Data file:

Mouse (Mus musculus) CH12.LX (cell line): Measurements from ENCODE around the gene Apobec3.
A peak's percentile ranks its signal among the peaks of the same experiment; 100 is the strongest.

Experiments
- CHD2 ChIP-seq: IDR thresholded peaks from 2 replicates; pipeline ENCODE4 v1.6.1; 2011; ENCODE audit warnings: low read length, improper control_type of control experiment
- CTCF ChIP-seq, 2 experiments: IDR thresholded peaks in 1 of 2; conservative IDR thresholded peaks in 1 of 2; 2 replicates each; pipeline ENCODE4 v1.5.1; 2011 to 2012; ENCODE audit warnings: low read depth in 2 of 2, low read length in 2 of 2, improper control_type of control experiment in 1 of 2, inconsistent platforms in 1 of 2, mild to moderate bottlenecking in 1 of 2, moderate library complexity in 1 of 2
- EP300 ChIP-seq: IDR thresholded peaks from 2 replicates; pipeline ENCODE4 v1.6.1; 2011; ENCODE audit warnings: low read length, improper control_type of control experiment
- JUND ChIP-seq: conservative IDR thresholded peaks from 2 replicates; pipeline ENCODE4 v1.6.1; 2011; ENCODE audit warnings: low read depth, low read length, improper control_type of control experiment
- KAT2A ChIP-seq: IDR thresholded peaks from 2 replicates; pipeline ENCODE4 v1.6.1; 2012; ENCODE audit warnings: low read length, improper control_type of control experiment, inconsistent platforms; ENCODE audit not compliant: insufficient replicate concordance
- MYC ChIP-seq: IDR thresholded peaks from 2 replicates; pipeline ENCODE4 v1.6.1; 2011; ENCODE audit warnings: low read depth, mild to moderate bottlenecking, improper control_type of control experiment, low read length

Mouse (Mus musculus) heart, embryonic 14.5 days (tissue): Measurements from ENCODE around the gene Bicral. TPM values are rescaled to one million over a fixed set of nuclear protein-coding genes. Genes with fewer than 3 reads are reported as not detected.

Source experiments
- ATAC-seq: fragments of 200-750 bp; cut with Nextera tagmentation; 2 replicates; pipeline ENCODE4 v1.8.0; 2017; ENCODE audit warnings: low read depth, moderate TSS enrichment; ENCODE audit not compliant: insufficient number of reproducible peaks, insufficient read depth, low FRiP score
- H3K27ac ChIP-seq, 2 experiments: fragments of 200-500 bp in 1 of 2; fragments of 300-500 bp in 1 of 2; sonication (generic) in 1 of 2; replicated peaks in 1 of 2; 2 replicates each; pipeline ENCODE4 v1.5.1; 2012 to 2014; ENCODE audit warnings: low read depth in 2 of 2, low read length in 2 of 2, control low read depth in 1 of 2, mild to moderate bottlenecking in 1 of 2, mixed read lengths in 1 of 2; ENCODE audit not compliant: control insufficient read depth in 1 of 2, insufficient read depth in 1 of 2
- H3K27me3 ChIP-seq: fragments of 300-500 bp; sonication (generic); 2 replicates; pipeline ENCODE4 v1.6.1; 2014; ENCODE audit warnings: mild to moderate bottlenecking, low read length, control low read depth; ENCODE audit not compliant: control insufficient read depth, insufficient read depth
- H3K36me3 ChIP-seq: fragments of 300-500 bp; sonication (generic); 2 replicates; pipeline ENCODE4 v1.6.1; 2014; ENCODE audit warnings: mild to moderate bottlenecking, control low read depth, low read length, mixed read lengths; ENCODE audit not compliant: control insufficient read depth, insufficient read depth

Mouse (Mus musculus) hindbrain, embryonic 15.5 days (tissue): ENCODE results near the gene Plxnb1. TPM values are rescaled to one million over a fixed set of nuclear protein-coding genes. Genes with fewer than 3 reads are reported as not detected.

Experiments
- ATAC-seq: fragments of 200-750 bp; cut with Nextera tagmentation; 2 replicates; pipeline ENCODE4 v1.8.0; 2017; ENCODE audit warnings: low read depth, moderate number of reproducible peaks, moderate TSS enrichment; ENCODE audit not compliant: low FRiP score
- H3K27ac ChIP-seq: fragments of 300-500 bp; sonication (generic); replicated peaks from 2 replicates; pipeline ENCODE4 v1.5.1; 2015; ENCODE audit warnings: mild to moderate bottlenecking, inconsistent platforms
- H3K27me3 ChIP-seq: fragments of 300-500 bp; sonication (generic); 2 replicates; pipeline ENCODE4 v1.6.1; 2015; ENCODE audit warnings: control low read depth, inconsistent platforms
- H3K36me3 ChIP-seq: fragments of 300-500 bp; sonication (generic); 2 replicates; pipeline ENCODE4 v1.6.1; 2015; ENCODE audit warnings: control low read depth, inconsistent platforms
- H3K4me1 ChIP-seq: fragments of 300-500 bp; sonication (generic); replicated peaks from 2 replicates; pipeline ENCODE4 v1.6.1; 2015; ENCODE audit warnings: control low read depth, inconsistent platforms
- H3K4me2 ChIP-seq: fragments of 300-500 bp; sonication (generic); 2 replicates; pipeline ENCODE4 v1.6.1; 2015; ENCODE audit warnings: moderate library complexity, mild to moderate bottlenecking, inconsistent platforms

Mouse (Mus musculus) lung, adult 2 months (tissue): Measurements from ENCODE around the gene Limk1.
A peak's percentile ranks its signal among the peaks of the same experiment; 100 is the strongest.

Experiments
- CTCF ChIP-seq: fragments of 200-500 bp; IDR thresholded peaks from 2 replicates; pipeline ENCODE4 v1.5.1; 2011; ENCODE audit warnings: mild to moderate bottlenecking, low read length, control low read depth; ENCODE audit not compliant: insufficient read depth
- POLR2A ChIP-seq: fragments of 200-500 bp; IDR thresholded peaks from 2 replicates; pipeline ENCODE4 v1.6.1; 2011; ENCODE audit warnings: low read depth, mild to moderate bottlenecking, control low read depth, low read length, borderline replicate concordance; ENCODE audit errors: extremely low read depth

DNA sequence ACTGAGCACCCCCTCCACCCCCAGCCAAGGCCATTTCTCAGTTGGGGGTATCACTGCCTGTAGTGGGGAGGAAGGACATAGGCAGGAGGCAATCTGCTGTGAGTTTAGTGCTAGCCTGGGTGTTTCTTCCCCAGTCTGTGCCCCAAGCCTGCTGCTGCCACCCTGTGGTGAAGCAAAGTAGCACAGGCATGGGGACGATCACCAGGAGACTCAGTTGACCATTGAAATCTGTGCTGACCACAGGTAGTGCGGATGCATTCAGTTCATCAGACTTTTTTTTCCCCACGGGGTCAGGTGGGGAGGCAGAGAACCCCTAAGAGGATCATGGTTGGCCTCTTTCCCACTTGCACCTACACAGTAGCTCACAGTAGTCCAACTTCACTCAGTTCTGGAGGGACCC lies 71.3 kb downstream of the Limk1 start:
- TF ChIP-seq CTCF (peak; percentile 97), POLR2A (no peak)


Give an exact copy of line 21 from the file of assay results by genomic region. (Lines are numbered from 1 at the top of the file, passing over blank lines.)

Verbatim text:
- H3K36me3 ChIP-seq: fragments of 300-500 bp; sonication (generic); 2 replicates; pipeline ENCODE4 v1.6.1; 2015; ENCODE audit warnings: control low read depth, inconsistent platforms